The U.N. interfaith conference was not an isolated affair but rather part of a growing trend in the nature of international cultural dialogue. It is inconceivable that President Obama will turn down invitations to future interfaith affairs even if they exclude nonbelievers, as is usually the case. With more theocratic approaches to government in many parts of the world, especially the Middle East and Southeast Asia, the inclination to orient international goals and relations around shared faith will presumably grow stronger. Inclusion of secular views in these conversations will decrease. Then again, it is secularism that has risen in other parts of the world, especially in Europe. Which camp will America’s future leaders choose? Is there middle ground? Is this polarization best dealt with by aligning one’s rhetoric and goals around shared arbitrary beliefs, to the exclusion of vast numbers of nonreligious participants?
To nonbelievers, the fundamental difference between Protestantism and Catholicism during the nonsectarian era seems largely pedantic. But believers today still myopically cling to fundamental differences that set them apart from other members of civilization—no longer the differences between Protestants and Catholics but rather between believers and nonbelievers. The faithful, such as former President Bush and King Abdullah last year, seem willing now to welcome anyone who has some form of religious faith—as Bush put it, those who may have “different creeds and worship in different places”—but they simultaneously demonstrate a distinctly “nonsectarian” failure even to acknowledge those who do not. Ultimately, believers’ well-intentioned pursuit of harmonious unity among humankind will fail until they accept and include the ever-growing ranks of secularists as they accept their own.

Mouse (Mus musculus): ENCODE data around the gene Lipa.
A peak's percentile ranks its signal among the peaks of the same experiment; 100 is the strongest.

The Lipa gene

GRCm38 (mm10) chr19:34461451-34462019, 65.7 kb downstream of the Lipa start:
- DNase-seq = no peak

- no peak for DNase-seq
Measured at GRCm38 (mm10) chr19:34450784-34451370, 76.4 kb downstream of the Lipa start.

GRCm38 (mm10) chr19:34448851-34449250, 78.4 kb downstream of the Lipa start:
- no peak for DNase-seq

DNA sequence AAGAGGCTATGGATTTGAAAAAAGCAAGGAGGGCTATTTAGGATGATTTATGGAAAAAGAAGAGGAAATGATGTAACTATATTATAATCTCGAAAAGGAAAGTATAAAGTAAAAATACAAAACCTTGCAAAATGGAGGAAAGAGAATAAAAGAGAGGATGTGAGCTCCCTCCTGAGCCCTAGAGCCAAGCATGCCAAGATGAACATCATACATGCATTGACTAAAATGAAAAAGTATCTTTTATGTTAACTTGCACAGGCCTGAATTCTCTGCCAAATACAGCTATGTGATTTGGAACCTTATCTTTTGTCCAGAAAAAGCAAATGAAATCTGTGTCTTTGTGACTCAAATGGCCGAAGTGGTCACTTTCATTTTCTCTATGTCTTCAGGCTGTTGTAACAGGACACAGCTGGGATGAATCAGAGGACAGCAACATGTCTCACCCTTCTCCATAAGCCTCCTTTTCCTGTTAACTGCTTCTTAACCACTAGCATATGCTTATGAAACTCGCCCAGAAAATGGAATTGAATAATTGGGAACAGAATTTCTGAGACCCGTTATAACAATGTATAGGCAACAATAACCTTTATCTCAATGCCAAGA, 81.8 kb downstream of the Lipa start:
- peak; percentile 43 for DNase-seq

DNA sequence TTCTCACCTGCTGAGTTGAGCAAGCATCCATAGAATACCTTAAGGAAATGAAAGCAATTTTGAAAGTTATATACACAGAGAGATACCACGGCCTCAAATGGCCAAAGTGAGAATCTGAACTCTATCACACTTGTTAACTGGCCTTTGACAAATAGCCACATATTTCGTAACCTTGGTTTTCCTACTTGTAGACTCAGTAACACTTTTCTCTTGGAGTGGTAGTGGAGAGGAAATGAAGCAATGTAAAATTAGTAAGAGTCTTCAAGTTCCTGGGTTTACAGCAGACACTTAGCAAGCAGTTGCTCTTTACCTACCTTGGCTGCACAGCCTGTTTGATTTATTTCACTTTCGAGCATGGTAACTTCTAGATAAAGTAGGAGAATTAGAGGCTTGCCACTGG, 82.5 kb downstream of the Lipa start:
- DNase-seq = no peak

It is especially the duty of our democratically elected officials, representing the United States in the world at large, to include all
of their constituents in global public discourse. President Obama, despite his past support for faith-based initiatives, has usually maintained an inclusive position that embraces believers and nonbelievers alike. However, in dealing with foreign leaders of King Abdullah’s ilk, there is an added responsibility to demand such inclusiveness as a condition that would otherwise be absent in future discussions between particularly religious cultures. This is a charge for Obama. The pursuit of world peace should certainly begin with reconciling the various faiths to the extent that is possible—but it should do so in the context of a shared appreciation for the human condition that includes all worldviews, not selectively shared religious principles that will always leave nonbelievers sitting at the kids’ table.
Stuart Whatley is a writer/journalist in Washington, D.C.